The “war on drugs” cannot be won. This so called war is a war on poor people and has been a disaster for this country. The war on drugs costs the United States $500 per second. Not only should this money go towards other things such as drug treatment, the costs spent on trying to fight crime related to drugs is a waste. The money spent on border patrol, fences, and agents could be used towards drug prevention programs.
“Looking to the United States as a role model for drug control is like looking to apartheid-era South Africa for how to deal with race. The United States ranks first in the world in per capita incarceration—with less than 5 percent of the world’s population, but almost 25 percent of the world’s prisoners. The number of people locked up for U.S. drug-law violations has increased from roughly 50,000 in 1980 to almost 500,000 today; that’s more than the number of people Western Europe locks up for everything. Even more deadly is U.S. resistance to syringe-exchange programs to reduce HIV/AIDS both at home and abroad. Who knows how many people might not have contracted HIV if the United States had implemented at home, and supported abroad, the sorts of syringe-exchange and other harm-reduction programs that have kept HIV/AIDS rates so low in Australia, Britain, the Netherlands, and elsewhere. Perhaps millions.”(Nadlemann, Ethan, 2011).
The need for progressive treatment programs is crystal clear. Keeping people in jail on drug charges is draining this country, and it is not conducive to the individuals who need treatment. People clearly need treatment, such as harm reduction, not jail. As for marijuana, there any many reasons why it should be legal in this country. The benefits far outweigh the risks. This country would benefit greatly if medical marijuana was available in every state to people who are sick and suffering from various aches, pains, and chronic diseases. Many of these individuals would have a chance at reducing their prescription drug intake, and smoke marijuana to alleviate their pain. Also, marijuana could stimulate the economy in many ways, as it would be taxed. The legalization of marijuana would put a dent in the dangerous cartels down in Mexico and reduce violence. It doesn’t make much sense to place marijuana with other schedule 1 drugs. It should be in a class of its own, or perhaps it should be taken off the list completely. I understand marijuana can make people tired, and cause teenagers to disengage from homework but I don’t think it is dangerous.It is no longer “the gateway drug,” folks. These days we are dealing with opiate based medications that are being doled out like candy by the pharmaceutical giants. Also the number of deaths related to alcohol are more than all illicit drugs combined. The argument over the legalization of drugs will continue to spark interest. I hope drug policies continue to change and this country moves in a direction that will see less criminals and more compassion.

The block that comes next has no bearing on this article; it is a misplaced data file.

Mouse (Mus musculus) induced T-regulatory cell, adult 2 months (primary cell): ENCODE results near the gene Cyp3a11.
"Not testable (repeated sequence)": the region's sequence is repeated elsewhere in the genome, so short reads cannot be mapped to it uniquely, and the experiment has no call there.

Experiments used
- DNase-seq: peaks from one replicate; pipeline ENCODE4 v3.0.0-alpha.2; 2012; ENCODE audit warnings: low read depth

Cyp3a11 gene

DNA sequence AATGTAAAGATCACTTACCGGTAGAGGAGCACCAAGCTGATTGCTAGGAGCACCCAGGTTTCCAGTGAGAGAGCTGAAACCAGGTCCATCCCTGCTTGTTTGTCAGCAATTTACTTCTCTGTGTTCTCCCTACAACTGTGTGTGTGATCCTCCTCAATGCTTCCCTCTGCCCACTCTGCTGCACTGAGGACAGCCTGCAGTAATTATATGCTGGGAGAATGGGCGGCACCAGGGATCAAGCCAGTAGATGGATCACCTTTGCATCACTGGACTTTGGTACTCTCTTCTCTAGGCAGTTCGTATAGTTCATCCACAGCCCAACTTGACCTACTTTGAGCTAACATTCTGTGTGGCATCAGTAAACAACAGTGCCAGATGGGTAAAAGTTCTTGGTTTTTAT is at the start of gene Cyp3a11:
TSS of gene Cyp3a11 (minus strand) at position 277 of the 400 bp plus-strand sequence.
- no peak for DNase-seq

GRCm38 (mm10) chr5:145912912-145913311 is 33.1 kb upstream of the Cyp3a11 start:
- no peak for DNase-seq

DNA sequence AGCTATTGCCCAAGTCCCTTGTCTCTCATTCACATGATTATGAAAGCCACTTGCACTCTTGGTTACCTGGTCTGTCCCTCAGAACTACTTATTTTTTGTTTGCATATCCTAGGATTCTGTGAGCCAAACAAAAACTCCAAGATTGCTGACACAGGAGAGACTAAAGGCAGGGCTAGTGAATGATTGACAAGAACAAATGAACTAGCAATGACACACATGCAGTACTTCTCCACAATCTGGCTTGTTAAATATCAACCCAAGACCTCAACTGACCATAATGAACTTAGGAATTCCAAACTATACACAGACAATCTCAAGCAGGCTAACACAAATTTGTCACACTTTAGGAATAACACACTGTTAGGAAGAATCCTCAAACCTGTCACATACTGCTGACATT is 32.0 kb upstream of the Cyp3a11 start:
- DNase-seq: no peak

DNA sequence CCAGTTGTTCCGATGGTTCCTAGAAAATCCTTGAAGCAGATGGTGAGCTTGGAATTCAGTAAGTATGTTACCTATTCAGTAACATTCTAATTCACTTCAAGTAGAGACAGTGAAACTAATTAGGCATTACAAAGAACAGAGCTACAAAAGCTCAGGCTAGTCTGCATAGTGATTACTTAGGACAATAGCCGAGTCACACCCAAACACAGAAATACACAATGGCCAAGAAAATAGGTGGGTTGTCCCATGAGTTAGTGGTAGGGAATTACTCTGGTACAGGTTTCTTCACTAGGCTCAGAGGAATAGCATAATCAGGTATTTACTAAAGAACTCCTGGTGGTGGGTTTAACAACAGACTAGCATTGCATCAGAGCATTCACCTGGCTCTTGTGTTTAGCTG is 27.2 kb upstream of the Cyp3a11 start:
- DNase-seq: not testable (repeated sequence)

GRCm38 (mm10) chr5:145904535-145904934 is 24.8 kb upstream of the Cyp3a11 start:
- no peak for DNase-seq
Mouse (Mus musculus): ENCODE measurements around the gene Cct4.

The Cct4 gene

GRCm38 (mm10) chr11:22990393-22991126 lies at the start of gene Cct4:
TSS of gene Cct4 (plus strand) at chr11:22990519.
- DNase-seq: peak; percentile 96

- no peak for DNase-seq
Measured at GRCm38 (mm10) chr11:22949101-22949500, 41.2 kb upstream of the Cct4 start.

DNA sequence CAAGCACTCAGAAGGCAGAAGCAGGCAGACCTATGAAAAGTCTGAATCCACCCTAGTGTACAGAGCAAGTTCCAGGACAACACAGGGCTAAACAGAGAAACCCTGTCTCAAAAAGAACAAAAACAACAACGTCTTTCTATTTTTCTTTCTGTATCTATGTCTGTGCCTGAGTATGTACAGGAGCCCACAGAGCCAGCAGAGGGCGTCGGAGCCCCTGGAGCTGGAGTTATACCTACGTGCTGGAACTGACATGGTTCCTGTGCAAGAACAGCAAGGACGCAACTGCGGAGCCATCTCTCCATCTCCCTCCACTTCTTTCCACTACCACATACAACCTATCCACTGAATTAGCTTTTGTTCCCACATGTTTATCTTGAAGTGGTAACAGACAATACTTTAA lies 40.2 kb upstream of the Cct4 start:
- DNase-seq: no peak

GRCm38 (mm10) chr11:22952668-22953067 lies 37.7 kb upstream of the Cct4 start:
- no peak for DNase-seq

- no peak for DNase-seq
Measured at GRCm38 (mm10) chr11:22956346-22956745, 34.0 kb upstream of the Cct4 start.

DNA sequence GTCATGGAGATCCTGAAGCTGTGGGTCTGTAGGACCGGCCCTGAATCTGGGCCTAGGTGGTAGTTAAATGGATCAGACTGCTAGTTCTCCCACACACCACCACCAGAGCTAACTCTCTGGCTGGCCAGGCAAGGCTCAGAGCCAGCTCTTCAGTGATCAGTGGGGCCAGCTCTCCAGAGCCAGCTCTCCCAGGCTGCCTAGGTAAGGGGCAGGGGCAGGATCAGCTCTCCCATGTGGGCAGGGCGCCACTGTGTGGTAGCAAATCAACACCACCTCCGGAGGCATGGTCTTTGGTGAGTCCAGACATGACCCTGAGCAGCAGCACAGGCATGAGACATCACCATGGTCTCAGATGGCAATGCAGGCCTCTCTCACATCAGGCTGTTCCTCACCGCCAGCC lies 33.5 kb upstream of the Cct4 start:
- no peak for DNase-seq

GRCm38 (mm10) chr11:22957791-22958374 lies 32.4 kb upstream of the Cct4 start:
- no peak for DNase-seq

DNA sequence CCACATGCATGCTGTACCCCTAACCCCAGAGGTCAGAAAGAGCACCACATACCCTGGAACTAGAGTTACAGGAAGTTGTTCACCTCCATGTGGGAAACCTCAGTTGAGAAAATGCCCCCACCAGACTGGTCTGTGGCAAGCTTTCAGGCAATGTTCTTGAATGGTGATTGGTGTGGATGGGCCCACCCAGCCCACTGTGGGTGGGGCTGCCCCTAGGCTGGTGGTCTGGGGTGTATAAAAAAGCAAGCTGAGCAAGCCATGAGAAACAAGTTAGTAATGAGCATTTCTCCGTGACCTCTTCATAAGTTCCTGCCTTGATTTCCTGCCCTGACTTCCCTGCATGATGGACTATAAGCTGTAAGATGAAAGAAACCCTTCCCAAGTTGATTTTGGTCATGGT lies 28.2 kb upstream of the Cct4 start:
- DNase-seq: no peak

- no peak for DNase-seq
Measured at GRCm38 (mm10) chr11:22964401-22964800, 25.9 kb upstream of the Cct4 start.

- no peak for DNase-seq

“Prohibition still exists today. It still fails epically, with the so-called war on drugs.”
Nadlemann, Ethan,Merino, Noel, The Global War on Drugs Cannot Be Won” Drug Legalization. Current Controversies Series. Greenhaven Press, 2011. “Drugs,” Foreign Policy, no. 162, September-October 2007, pp. 24-26, 28, 30. Copyright © 2007 Foreign Policy.